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film review
  • She Came to Me
  • Written and directed by Rebecca Miller
  • Starring Peter Dinklage, Anne Hathaway and Marisa Tomei
  • Classification N/A; 102 minutes
  • Opens in select theatres Oct. 6

Critic’s Pick

The common wisdom amongst moviegoers not interested in whatever Spider-Man is up to these days is that there simply aren’t enough movies being made for adults that focus on original characters. To that notion, writer-director Rebecca Miller would say, “Just watch me. Oh, and also here’s a sex-addicted tugboat captain played by Marisa Tomei.”

In Miller’s She Came to Me, the American filmmaker whose work is so often and unfairly overshadowed by her family history (she’s the daughter of Arthur Miller and the wife of Daniel Day-Lewis), conjures up one of the more wholly “original” romantic comedies to come along in years. The catch: the resulting tale just might be too indie-cinema idiosyncratic for even the most quirk-starved audience.

The dominant plot thread focuses on New York opera composer Steven (Peter Dinklage), an irascible genius who is suffering a serious case of writer’s block. Urged by his wife Patricia (Anne Hathaway) to take walks around the city to clear his head, Steven meets Katrina (Tomei), the aforementioned lascivious tugboat captain who lures her new friend to bed, and thus inspires Steven’s new Salomé-esque production. That might be enough of a unique crisis to fuel an entire feature film, but Miller is far from done.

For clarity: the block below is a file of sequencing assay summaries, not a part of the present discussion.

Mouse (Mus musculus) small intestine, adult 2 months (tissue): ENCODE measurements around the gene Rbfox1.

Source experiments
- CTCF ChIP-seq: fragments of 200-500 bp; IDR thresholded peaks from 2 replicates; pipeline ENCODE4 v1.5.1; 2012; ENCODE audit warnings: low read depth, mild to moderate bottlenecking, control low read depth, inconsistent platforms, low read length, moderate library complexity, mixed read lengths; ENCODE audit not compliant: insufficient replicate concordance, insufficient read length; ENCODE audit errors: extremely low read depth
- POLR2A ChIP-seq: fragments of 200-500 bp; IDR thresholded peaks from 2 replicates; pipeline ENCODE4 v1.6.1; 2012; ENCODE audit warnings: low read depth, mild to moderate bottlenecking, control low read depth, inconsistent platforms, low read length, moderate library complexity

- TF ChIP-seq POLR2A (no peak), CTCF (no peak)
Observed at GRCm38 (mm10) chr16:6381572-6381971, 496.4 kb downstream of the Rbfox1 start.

Her secondary narrative focuses on Patricia, a type-A therapist who decides to become a nun and give up her worldly possessions, a crisis that has nothing to do with Steven’s affair. Meanwhile, a third storyline traces the teenage love affair between Steven and Patricia’s son Julian (Evan Ellison) and Tereza (Harlow Jane), which is threatened by Tereza’s overprotective stepfather (Brian d’Arcy James), who happens to be a Civil War re-enactment fanatic (and yes, this detail becomes crucial to the film’s madcap third act).

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She Came to Me is overstuffed to be sure, but in an admirable way that underlines Miller’s fierce desire to enchant and entertain an audience looking for stories about people, not intellectual property.

The entire affair, or affairs rather, are also enlivened by sparkling performances from a stacked cast. Dinklage by this point in his career has the grumpy-smart-aleck thing nailed down cold, while Tomei uses a deft, sensitive touch to anchor a sometimes overly complex and exceptionally strange role. (She also might make you want to seek out your city’s nearest port.) And Hathaway gets to once again, after her turn in last year’s Armageddon Time, try her very best to play a Jewish woman despite mispronouncing the word “kreplach” (as in the traditional Jewish soup dumpling) approximately five different ways in the span of 35 seconds.

So, yes, there are at least four movies stuffed into She Came to Me. But depending on your tolerance for eccentricity, each is still entertaining enough on its own to make Miller’s lark an experience to remember. And perhaps vigorously debate afterward. Which is more than you can say about the latest adventure involving Spidey and Company.

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